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Sarin Traces Found at Site of Syria's Chemical Weapons Attack, Great Britain Says

Sarin Traces Found at Site of Syria's Chemical Weapons Attack, Great Britain Says

Remnants of the chemical sarin have been found on articles of clothing and in soil near the site of the August 21 chemical attacks in Syria, Great Britain announced Thursday. The announcement comes four days after U.S. Secretary of State John Kerry also said hair and blood samples from the region tested positive for the chemical gas.

Syria Chemical Weapons
U.N. chemical weapons experts visit people affected by an apparent gas attack, at a hospital in the southwestern Damascus suburb of Mouadamiya August 26, 2013. The United Nations said on Monday it was still possible for the U.N. team of chemical weapons experts to gather evidence necessary to investigate last week's alleged gas attack despite the lapse of time. |

The office of Britain's Prime Minister David Cameron announced Thursday that tests conducted at the country's Porton Down laboratories found traces of sarin, a dangerous nerve agent that can kill a grown man with one drop, on clothing and soil in Ghouta, a suburb of Damascus that suffered an intense chemical attack on civilians earlier in August.

Cameron told BBC Political Editor Nick Robinson on Thursday that the evidence of the gas "further shows the use of chemical weapons in that Damascus suburb," although he did not go as far to attribute responsibility for the chemical attack. The U.S., on the other hand, has openly accused Syrian president Bashar Assad's regime for the August 21 attack in the suburbs of Syria's capital city that reportedly left 1,429 dead, including 426 children.

Prime Minister Cameron initially announced his intention to support the United States in a limited military strike against Syria as punishment for using chemical weapons, but a parliamentary vote against intervention caused Cameron to back down. In his interview with the BBC, Cameron denied claims that he has "no hand to play" in the Syria conflict following the parliamentary vote, saying "Britain will be one of the leaders in bringing forward plans for a peace process for Syria. Britain will be leading the argument across the globe for continuing to respond strongly on chemical weapons."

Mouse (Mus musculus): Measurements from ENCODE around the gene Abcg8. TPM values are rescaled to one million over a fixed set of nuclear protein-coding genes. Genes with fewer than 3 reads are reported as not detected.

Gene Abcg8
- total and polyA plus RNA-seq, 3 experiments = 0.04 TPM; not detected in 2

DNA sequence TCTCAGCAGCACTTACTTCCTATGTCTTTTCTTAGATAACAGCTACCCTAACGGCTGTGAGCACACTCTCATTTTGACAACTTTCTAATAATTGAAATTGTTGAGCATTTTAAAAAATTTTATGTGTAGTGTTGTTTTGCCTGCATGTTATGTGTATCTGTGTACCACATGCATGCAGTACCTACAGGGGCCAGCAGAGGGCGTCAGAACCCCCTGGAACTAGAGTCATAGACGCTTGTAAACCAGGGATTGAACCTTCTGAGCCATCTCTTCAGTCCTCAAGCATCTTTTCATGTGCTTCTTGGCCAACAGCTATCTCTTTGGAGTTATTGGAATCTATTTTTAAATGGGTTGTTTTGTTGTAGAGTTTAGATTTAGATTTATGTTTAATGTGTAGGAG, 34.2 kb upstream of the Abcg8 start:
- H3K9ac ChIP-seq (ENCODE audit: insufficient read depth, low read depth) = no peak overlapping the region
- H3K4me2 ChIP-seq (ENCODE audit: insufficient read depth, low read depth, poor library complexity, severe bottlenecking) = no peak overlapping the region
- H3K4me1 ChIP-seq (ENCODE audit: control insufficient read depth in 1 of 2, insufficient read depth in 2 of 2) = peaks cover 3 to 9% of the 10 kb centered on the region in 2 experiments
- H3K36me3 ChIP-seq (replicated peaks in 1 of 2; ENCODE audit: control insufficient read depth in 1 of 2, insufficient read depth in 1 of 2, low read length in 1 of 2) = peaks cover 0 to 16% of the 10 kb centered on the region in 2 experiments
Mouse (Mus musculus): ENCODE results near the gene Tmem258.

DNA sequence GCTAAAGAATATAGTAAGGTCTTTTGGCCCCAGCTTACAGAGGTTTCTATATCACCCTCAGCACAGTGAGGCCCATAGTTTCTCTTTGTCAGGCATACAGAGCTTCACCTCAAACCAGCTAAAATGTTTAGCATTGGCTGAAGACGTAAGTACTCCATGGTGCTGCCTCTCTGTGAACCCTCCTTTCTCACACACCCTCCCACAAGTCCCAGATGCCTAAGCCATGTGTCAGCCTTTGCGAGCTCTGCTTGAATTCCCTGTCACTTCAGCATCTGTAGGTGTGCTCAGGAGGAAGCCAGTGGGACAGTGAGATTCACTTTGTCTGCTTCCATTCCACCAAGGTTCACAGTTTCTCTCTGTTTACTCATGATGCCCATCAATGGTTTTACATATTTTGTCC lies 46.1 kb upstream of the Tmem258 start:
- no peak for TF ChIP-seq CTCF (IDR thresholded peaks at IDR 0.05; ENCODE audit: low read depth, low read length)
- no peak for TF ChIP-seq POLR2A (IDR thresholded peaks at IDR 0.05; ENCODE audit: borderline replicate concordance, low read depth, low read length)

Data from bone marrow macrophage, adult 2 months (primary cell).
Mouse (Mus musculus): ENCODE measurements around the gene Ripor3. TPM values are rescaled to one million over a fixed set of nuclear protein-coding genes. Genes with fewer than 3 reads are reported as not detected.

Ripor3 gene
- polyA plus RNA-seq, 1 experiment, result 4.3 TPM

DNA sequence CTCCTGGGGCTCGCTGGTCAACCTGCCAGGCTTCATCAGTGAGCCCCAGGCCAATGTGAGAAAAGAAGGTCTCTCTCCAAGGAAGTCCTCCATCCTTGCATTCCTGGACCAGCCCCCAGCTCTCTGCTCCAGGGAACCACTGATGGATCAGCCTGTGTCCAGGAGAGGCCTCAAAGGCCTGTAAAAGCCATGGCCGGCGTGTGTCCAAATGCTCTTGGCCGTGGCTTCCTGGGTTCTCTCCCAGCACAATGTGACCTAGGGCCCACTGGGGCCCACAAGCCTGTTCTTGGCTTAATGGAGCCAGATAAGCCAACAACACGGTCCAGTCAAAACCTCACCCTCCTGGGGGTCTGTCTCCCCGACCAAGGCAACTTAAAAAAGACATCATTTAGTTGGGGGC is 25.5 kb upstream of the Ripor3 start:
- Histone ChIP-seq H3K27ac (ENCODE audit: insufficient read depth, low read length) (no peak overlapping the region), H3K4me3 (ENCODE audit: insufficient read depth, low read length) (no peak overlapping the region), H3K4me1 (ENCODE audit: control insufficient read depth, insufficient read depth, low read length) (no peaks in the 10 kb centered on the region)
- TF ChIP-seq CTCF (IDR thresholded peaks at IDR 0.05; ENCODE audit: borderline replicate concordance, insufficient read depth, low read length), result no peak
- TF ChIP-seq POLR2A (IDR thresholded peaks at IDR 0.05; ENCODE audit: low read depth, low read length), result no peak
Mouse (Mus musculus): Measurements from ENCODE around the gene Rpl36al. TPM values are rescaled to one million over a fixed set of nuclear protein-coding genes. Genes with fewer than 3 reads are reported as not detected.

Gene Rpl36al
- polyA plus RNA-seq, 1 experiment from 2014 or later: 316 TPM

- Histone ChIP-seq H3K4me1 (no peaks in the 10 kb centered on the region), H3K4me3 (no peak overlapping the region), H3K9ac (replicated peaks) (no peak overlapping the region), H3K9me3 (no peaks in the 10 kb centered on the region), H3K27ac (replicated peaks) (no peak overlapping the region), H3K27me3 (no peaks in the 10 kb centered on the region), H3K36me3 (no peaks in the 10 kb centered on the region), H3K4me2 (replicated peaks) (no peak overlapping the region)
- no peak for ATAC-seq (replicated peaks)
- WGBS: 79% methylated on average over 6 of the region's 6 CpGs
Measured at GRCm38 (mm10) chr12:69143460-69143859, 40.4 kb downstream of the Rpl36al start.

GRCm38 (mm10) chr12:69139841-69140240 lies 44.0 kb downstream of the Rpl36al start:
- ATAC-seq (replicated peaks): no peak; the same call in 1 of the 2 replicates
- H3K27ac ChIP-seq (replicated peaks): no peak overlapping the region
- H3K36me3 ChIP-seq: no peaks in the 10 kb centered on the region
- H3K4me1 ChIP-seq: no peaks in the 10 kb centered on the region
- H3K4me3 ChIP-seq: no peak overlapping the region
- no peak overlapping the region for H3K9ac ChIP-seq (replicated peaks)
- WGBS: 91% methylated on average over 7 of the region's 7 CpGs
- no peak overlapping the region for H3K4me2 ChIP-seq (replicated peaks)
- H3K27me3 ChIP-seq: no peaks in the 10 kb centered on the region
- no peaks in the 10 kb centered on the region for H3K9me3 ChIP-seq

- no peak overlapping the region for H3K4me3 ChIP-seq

President Obama announced this past Sunday that he is in support of a limited military strike against Syria, but he would first ask the permission of Congress to go through with the "no boots on the ground" limited attack of military installations in the Middle Eastern country. Although most members of Congress remain undecided on the issue, Obama has earned the important support of House Minority Leader Nancy Pelosi and House Speaker John Boehner. A number of others, however, have already openly opposed any military involvement in Syria.

Also on Sunday, Secretary of State John Kerry announced on NBC's "Meet the Press" that the U.S. had evidence of sarin gas from the Damascus site, which it had gleaned from hair and blood samples provided by first responders on the day of the attack. Kerry said the evidence proves "this case is building and this case will build."

"The case gets stronger by the day" for a military attack, Kerry added.

Syria's Bashar Assad regime has denied involvement in the August 21 chemical attack, instead blaming the use of chemical weapons on rebel forces seeking to oust the Bashar Assad regime from power. Those loyal to the president have been involved in a bitter, violent civil war for the past two years with rebel forces, some of whom are seeking to make Syria a completely Islamic state. The bloodshed has resulted in an estimated 2 million Syrian refugees who have fleed to other Middle Eastern countries, seeking safety.

Iran has vowed to support Syria "until the end" in the face of a possible U.S. military strike, while Russia and China have also expressed their opposition to international intervention in the Middle Eastern country. France, Saudi Arabia, the United Arab Emirates, and Turkey have all vowed to support the U.S. in a military strike.

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